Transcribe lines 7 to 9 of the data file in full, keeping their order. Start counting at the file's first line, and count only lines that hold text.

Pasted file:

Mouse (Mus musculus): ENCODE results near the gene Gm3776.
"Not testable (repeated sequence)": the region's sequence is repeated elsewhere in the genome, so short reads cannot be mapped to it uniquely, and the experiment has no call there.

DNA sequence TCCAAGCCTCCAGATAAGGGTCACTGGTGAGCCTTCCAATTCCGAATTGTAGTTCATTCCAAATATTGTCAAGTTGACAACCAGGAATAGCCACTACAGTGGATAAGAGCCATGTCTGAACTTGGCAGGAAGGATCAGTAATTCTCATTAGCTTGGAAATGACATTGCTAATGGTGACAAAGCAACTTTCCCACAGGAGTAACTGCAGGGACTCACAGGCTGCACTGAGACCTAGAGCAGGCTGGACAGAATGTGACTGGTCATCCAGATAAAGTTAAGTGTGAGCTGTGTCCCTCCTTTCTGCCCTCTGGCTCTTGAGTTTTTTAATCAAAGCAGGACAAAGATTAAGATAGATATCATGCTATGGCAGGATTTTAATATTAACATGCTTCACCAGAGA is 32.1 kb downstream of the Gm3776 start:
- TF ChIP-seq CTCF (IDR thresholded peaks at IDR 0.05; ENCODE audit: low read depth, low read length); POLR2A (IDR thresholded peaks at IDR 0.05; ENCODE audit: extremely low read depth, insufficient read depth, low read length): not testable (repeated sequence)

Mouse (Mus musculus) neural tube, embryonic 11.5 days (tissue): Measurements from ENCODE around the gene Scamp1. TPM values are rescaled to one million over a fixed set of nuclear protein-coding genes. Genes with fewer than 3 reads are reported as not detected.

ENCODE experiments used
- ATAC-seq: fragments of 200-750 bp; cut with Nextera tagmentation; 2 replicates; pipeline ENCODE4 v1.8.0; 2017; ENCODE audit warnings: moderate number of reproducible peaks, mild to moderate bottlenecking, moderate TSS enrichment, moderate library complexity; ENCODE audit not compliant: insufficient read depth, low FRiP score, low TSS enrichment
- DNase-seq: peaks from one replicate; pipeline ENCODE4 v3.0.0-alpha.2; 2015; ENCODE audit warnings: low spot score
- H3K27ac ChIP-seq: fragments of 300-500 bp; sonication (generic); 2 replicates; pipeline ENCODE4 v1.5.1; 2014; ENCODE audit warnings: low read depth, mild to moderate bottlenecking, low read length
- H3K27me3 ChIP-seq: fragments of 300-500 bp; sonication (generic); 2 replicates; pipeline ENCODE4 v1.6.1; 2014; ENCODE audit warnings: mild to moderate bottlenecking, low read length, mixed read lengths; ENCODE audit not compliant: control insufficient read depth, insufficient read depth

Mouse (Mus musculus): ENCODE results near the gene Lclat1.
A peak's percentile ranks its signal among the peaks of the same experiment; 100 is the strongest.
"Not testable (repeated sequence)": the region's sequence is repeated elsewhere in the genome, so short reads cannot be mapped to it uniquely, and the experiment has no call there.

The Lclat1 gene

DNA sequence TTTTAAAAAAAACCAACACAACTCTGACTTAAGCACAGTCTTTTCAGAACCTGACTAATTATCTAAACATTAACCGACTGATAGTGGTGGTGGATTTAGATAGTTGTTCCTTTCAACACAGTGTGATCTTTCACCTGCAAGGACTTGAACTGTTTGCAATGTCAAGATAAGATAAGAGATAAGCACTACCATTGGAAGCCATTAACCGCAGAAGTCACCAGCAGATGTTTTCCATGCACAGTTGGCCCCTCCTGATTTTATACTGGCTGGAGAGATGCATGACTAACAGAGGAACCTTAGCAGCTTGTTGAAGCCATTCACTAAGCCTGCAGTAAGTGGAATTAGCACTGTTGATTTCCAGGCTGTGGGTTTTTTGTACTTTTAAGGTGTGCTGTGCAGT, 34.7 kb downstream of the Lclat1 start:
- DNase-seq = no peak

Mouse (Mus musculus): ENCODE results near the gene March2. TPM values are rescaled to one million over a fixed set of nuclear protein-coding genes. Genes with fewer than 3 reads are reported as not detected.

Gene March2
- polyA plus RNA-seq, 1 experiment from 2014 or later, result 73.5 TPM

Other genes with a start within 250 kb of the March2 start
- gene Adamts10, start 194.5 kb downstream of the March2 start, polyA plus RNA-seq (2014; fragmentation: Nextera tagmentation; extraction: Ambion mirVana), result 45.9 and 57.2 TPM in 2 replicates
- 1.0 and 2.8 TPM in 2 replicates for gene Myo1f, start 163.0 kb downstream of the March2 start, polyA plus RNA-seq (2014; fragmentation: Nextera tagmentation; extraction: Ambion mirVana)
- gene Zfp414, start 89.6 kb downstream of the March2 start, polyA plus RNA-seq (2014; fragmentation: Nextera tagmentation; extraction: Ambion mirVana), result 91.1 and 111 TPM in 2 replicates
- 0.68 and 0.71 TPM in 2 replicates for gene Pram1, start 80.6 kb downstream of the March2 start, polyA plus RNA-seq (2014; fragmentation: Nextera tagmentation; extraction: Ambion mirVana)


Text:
- ATAC-seq: fragments of 200-750 bp; cut with Nextera tagmentation; 2 replicates; pipeline ENCODE4 v1.8.0; 2017; ENCODE audit warnings: moderate number of reproducible peaks, mild to moderate bottlenecking, moderate TSS enrichment, moderate library complexity; ENCODE audit not compliant: insufficient read depth, low FRiP score, low TSS enrichment
- DNase-seq: peaks from one replicate; pipeline ENCODE4 v3.0.0-alpha.2; 2015; ENCODE audit warnings: low spot score
- H3K27ac ChIP-seq: fragments of 300-500 bp; sonication (generic); 2 replicates; pipeline ENCODE4 v1.5.1; 2014; ENCODE audit warnings: low read depth, mild to moderate bottlenecking, low read length